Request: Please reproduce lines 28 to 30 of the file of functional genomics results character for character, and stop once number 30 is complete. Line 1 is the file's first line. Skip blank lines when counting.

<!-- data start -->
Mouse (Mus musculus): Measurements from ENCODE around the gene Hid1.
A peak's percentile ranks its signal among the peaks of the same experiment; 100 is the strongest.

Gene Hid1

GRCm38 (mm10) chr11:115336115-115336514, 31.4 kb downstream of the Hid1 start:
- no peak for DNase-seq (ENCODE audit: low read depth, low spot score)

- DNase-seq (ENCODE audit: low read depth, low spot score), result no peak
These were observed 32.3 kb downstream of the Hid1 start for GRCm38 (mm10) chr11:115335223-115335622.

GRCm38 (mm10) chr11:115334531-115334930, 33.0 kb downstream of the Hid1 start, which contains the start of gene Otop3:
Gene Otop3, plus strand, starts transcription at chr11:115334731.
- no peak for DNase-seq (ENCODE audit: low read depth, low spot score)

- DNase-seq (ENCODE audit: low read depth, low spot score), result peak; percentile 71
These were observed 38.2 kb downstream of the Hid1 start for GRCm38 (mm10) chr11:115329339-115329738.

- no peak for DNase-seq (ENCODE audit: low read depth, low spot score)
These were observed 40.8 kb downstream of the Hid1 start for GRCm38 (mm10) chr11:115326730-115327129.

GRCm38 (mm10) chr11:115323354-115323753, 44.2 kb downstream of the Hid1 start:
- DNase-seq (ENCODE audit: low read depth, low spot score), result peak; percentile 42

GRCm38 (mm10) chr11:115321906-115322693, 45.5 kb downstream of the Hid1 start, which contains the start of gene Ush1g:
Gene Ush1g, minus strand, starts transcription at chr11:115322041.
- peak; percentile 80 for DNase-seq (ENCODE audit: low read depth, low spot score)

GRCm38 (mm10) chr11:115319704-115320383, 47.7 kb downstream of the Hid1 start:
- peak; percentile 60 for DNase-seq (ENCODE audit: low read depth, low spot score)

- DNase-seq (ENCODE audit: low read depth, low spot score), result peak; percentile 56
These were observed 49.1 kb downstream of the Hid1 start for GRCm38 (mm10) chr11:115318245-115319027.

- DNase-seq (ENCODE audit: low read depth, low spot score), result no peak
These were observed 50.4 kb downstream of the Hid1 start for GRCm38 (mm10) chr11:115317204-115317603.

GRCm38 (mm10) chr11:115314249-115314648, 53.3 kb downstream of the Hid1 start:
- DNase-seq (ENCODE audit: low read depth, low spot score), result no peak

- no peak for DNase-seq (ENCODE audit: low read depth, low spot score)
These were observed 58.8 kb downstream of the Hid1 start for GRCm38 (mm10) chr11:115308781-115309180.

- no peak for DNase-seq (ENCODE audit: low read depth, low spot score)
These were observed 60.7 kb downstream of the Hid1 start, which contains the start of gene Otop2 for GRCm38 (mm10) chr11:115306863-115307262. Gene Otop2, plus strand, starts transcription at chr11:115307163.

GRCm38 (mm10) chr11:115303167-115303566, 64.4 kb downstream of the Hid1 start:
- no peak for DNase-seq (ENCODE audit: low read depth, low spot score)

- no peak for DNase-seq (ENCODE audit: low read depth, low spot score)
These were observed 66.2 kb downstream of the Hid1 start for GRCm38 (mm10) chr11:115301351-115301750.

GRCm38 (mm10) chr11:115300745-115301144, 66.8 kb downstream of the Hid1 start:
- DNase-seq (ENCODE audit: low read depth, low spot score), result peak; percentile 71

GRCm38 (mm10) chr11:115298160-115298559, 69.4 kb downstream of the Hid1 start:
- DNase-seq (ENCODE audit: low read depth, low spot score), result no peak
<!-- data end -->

- no peak for DNase-seq (ENCODE audit: low read depth, low spot score)
These were observed 58.8 kb downstream of the Hid1 start for GRCm38 (mm10) chr11:115308781-115309180.

- no peak for DNase-seq (ENCODE audit: low read depth, low spot score)